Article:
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MBA Annual Alert: Quicken, loanDepot leaders see fintech barrier to Amazon buy-in

Anthony Hsieh and Bill Emerson say mortgage space still has too much friction

The advance of fintech could be the last barrier between Amazon and the mortgage industry.

While speaking at the Mortgage Bankers Association annual convention on Tuesday, Quicken Loans Vice Chairman Bill Emerson and loanDepot Chairman and CEO Anthony Hsieh joked about which of their companies Amazon or some other digital giant would snap up first to break into the mortgage space.

Although plans have leaked — HousingWire first reported Amazon was interviewing potential heads of its newly formed mortgage division — Hsieh and Emerson say it’s probably not time for the big buy-in just yet.

“Right now, our industry is too chaotic for companies such as [Amazon, Google etc.] to enter,” Hsieh said before a packed house at the conference.

"But I think with this digital journey, customer journey, continuing to mature and big data, AI, robotics and engineering is going to cut out much of the friction in our process. As that friction gets to a certain standard, it’s going to be a lot more attractive. Real estate and mortgage is a massive market, and it’s something that they have to look at,” he added.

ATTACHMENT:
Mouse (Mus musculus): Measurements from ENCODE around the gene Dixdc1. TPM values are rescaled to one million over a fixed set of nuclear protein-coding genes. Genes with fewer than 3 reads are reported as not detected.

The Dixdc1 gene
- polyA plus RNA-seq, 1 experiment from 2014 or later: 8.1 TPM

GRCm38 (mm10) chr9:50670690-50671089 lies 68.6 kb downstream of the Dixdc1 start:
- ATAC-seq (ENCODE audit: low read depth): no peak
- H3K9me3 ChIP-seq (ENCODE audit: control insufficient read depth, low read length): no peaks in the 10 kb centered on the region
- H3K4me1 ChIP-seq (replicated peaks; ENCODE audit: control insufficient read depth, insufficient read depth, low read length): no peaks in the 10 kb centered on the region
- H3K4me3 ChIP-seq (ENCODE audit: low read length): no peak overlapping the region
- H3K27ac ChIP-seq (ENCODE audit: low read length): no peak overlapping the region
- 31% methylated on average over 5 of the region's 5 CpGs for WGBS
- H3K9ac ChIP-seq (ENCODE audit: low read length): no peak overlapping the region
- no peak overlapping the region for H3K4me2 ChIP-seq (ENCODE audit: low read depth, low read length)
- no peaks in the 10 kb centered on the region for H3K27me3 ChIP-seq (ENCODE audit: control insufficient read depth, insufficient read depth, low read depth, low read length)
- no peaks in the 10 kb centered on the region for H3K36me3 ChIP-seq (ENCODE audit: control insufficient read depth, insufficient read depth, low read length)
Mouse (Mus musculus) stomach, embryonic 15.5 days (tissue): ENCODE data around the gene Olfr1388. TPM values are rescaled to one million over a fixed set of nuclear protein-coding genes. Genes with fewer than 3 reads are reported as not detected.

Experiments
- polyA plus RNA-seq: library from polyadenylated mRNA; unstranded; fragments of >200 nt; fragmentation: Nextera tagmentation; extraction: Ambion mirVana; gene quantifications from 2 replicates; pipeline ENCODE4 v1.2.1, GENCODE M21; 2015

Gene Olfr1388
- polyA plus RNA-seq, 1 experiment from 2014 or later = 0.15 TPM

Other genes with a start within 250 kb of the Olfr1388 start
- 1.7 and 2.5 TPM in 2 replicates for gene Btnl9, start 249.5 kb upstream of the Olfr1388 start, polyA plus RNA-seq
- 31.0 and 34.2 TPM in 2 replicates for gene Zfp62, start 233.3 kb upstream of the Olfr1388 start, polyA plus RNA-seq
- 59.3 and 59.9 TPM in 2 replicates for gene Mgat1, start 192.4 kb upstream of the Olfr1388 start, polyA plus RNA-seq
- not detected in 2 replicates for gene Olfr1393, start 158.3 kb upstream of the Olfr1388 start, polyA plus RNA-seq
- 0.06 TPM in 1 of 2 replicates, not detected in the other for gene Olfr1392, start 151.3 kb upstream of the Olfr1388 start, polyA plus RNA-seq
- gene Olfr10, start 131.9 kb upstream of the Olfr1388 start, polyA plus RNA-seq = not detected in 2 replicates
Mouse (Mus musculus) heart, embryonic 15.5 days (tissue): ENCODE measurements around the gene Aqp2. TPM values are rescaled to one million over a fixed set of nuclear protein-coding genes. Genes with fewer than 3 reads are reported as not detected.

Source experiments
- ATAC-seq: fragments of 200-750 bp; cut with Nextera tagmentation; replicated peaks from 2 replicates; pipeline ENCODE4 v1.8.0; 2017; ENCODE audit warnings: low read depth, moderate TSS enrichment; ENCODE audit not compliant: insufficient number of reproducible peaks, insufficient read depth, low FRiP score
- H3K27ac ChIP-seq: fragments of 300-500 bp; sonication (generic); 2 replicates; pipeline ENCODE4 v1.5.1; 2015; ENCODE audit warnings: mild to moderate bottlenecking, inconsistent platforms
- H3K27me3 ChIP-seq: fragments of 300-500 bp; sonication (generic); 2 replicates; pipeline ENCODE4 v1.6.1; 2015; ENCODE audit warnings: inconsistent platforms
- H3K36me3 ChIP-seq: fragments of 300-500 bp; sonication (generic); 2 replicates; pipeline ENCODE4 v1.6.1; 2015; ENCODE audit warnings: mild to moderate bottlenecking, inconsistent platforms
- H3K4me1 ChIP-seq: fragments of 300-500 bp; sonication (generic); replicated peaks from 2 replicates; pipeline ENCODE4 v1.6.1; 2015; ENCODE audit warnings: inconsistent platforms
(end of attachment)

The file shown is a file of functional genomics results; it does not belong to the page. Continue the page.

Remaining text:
Emerson told the audience there is no telling what companies on the level of Google or Amazon want, and that there is a good chance the regulatory environment, one of the friction purveyors, is probably keeping them at bay.

“The regulatory environment in our space is something that people don’t want to wade into lightly, because it does have an effect on other things that you do, depending upon how you decide to structure that,” Emerson said.

“But I don’t think anybody in this room should sit back and say, ‘Nah, they won’t do that,’ because we’ve just watched, especially Amazon, disintermediate business model after business model after business model,” he added.

Elsewhere at the conference, Tim Mayopoulos spent a good part of his literal last day as CEO of Fannie Mae looking back at his nearly 10-year tenure at Fannie Mae and looking ahead to the future.

“We’re facing some tough market conditions right now, but the companies that are going survive and thrive are the ones who can deal with that and move forward in the technological advancements in the industry,” Mayopoulos said. “Look to Amazon and Google for what people want now and in the future.”

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